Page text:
> Using the standard definition of the real numbers together with the > standard definition of an infinite decimal as a limit, it's easy to > prove that .999... _is_ equal to 1, hence it's automatic that your > proof is flawed.
Taken on those terms I would have to agree with you within the confines that the limit is only allowed to yield real numbers.
But that's fine, preclude out of hand that my proof can have no validity without even reading it.
I cannot accept that 0.999... is literal equal to 1 when we teach this to students without the concept of limit. Everyday on message boards across the world, some new student mentions that they learned something that seems wrong, that 0.999... is exactly equal to one. No one ever told them the limit as the places grow is 1. This is also pretty obvious to everyone and the student would have had no objections.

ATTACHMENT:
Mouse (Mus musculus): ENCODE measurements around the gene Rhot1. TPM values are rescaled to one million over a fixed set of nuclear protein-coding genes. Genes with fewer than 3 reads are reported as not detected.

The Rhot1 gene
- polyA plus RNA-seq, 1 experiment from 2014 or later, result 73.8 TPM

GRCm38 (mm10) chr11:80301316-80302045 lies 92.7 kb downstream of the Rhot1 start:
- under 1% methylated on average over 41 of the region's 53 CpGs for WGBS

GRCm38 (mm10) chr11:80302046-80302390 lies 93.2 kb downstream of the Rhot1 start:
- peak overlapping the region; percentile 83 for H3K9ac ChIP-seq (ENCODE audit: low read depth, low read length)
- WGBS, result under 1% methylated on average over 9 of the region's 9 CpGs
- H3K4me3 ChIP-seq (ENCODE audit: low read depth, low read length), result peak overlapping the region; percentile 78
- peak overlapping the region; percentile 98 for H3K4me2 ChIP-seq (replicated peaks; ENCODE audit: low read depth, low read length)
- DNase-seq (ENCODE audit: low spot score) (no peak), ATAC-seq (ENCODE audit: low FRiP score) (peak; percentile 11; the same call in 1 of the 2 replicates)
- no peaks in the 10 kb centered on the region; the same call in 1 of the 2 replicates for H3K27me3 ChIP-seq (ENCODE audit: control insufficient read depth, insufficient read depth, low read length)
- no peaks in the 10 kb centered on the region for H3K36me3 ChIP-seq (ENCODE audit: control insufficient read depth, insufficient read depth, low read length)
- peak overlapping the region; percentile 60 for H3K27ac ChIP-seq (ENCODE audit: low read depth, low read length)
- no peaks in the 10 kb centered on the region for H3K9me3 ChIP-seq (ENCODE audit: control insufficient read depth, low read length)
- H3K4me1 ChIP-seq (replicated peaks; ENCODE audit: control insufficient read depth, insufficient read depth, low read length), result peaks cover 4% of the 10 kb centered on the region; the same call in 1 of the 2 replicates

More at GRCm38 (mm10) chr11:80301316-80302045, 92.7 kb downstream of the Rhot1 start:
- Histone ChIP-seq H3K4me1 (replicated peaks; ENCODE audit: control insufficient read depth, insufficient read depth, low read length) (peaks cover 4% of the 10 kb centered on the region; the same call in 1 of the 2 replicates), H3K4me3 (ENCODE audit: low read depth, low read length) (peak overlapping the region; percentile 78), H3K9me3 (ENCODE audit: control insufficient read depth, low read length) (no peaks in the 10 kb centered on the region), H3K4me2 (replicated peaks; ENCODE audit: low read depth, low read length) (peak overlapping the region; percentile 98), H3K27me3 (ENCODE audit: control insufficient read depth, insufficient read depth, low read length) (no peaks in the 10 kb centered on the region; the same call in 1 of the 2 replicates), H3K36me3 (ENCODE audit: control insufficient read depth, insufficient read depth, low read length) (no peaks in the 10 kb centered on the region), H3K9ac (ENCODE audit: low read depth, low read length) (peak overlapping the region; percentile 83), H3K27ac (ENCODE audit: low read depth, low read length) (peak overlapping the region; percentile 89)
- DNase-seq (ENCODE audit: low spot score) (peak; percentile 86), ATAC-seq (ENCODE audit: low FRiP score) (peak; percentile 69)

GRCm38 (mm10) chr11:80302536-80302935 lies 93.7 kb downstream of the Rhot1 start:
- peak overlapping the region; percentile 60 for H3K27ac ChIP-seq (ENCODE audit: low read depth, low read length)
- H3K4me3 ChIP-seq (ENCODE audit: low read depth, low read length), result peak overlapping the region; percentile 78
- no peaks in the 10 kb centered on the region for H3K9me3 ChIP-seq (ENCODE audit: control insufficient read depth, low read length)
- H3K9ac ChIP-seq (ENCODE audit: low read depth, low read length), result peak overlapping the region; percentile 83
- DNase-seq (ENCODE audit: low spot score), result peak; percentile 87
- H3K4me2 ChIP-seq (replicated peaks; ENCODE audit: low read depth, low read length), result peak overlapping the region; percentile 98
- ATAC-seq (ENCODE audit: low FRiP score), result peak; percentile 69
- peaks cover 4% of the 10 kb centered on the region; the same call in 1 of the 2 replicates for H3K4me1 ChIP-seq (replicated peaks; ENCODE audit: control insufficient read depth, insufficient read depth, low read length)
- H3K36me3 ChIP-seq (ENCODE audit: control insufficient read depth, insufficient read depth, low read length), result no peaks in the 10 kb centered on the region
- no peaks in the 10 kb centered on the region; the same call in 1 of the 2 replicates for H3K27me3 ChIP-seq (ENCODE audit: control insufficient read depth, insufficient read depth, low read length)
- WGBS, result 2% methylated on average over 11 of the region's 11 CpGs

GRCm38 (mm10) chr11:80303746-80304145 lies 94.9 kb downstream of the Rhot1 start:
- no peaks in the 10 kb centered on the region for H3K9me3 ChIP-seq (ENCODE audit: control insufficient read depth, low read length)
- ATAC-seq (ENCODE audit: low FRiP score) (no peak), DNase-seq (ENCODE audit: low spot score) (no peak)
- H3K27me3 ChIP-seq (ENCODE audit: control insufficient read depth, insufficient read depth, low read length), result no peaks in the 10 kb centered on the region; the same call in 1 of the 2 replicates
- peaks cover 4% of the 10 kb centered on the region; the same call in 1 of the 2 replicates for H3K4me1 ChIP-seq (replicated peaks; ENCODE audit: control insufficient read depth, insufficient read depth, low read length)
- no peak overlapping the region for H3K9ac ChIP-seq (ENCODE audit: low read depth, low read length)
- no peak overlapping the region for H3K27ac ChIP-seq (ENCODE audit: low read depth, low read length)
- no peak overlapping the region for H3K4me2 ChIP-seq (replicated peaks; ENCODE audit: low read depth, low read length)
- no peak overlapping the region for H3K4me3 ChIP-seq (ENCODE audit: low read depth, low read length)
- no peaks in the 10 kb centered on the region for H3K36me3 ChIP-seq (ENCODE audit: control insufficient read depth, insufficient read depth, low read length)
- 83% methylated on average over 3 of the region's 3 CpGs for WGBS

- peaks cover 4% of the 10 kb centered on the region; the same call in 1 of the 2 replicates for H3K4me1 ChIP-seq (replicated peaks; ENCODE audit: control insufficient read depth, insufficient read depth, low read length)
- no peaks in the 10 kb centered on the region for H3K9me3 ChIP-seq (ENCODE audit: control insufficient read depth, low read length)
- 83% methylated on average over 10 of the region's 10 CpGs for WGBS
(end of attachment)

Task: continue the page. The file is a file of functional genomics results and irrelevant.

My claim is not a claim in terms of limits. I have defined my number as an infinite decimal and not mentioned limits. This reflects how I and most student across the country were taught this issue. I later mention limits in my analysis/proof only to say that limits do not reflect the entity that yields them. My proof is standing up for that part of our understanding that made every single one of us feel that 0.999... equally one seemed off somehow.
No you defend the ideas wrapped up in new ideas that enforce and allow it.
I still saw that take the "inferred" limit away from this infinity decimal, and in the system of real numbers it is strictly less than 1.